The year was 1968. Beehive hairdo’s were the rage, as were cars with lots of shiny chrome. New Jersey was lush with diners, drive-in movies and roadside farmstands. And the Jersey tomato reigned supreme.
In 1968, there were a number of “Jersey tomato” varieties on the market–products of prior decades of breeding tasty, tangy tomatoes by food canning companies, seed companies, universities, including Rutgers and farmers, but many were prone to disease, cracking or other problems. That year, after eight long years of breeding a hardy tomato and testing it on New Jersey farms, Bernard Pollack, a vegetable breeder at Rutgers New Jersey Agricultural Experiment Station (NJAES), released the Ramapo tomato. An F1 hybrid, the Ramapo was disease-resistant, had vigorous plant growth and produced beautiful, crack-resistant, delicious tomatoes. To distribute the seeds to home gardeners and small farmers, NJAES teamed up with the Vegetable Growers Association of New Jersey and placed an announcement in New Jersey newspapers, and the mail orders flowed in. The Ramapo was a hit.
The seed production and distribution was taken over by commercial seed companies and the Ramapo gained its place as a home gardeners’ favorite. Fast forward a few decades–times changed, and tomatoes changed. Seed companies were replacing old time varieties with newer varieties, some that would hold up to commercial shipping standards and were firmer. The Ramapo tomato disappeared from seed catalogs, leaving a lot of disappointed gardeners who searched for it in vain. Some of these gardeners reached out to NJAES asking for the Ramapo seeds, and Rutgers ag faculty complied and produced small batches to provide gardeners along the way.
The vegetable agents and specialists at Rutgers thought it would be a good idea to get the Ramapo on the market again, but could not find a seed company to take on producing small batches of the hybrid tomato, which requires cross-pollinating two parent varieties. It wasn’t until 2007 that a connection was made with an overseas seed company that was willing to produce a few pounds of the Ramapo seed, and in 2008, forty years after its original introduction, the Ramapo tomato was back on the market. Thus was launched Rutgers NJAES “Rediscover the Jersey Tomato” program, and once again, the mail orders flowed in.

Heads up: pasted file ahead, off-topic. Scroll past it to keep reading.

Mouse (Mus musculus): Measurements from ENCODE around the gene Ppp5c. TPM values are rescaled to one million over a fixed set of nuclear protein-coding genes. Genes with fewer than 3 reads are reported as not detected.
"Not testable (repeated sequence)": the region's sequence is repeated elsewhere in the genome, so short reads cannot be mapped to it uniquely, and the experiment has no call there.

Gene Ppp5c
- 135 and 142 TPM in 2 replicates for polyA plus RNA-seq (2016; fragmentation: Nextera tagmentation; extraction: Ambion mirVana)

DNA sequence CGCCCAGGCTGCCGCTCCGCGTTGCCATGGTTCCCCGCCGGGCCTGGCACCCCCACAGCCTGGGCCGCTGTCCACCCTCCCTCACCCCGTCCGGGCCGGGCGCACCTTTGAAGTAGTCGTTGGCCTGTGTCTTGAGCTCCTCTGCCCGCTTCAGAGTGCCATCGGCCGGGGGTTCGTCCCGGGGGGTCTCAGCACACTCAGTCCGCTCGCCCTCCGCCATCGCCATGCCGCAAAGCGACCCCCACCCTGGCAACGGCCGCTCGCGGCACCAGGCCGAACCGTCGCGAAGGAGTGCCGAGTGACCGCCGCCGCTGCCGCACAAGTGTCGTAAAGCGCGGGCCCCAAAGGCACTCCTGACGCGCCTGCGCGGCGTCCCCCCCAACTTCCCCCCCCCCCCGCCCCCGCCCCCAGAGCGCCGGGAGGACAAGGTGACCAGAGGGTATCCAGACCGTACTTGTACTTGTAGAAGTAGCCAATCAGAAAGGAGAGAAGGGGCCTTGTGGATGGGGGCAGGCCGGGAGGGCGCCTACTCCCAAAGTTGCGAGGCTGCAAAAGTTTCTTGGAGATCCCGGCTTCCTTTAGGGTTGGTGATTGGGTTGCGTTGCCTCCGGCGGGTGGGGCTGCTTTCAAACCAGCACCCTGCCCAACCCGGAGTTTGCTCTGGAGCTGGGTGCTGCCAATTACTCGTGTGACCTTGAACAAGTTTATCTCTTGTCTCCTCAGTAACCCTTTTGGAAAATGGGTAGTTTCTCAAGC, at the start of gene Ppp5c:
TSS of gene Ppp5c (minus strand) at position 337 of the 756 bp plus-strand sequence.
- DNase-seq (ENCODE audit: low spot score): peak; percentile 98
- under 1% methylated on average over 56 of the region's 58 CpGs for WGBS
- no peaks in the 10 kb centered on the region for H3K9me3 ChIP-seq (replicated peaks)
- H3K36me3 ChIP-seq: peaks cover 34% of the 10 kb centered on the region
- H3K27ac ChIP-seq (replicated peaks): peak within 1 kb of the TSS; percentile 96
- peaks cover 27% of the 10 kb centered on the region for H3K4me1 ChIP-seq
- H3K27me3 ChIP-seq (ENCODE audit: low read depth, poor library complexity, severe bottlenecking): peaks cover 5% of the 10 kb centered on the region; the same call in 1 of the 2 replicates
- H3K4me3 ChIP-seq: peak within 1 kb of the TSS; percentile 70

Over Ten Years of Tasty Tomatoes
Since the Rediscover the Jersey Tomato program began in 2008, the project has added three more classic Jersey tomato varieties to its portfolio: Rutgers 250, Moreton and KC-146 tomatoes. Each of these varieties has been resurrected by Rutgers to maintain the availability of tomato varieties that were once grown by Jersey tomato growers, and to support Rutgers current breeding efforts of producing commercial varieties for farmers that not only produce well, but taste good too.
During the cold blustery days of winter, when longing for the juicy tomatoes of summer, home gardeners think about what selections to grow. Rutgers has classic Jersey tomato seeds, home gardening information and diagnostic services to get the season started. Tomato seeds should be started indoors 6-8 weeks before the outdoor transplanting date (for ex, for Central NJ, start indoors: late March/early April; transplant outdoors around mid-May). To get your tomato seeds started, see the order form for Rutgers 250, Ramapo, Moreton and KC-146 tomatoes.
Here is a description and one of the many favorable comments we’ve received for the Ramapo tomato:
Ramapo F1 Hybrid tomato: Mid to late season; resistant to cracking and Verticillium and Fusarium wilt. Semi-determinate plants approximately 80 days to maturity. Medium – large sized fruit. Feedback from a gardener survey indicates that Ramapo tomato grows well in a variety of US regions.
Named a Test Garden Favorite in 2009 by Organic Gardening Magazine: “Hats off to the breeders at Rutgers University for putting their energy and resources into a tomato just because it tastes good. …In our Pennsylvania garden, the manageable-sized, healthy plants yielded medium-large, flawless red fruits. And yes, the taste was superb.” — Organic Gardening Magazine, Emmaus, PA